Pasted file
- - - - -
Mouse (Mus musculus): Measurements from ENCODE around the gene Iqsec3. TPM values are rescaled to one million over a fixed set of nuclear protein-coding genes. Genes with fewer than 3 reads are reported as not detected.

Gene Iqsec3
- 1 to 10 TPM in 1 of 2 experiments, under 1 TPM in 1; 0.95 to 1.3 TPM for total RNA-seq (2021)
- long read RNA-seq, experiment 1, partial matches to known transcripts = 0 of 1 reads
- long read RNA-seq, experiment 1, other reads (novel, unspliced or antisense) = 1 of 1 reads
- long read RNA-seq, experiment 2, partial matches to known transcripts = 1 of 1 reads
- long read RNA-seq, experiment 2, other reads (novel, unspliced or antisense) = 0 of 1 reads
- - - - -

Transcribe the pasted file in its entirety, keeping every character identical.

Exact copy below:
Mouse (Mus musculus): Measurements from ENCODE around the gene Iqsec3. TPM values are rescaled to one million over a fixed set of nuclear protein-coding genes. Genes with fewer than 3 reads are reported as not detected.

Gene Iqsec3
- 1 to 10 TPM in 1 of 2 experiments, under 1 TPM in 1; 0.95 to 1.3 TPM for total RNA-seq (2021)
- long read RNA-seq, experiment 1, partial matches to known transcripts = 0 of 1 reads
- long read RNA-seq, experiment 1, other reads (novel, unspliced or antisense) = 1 of 1 reads
- long read RNA-seq, experiment 2, partial matches to known transcripts = 1 of 1 reads
- long read RNA-seq, experiment 2, other reads (novel, unspliced or antisense) = 0 of 1 reads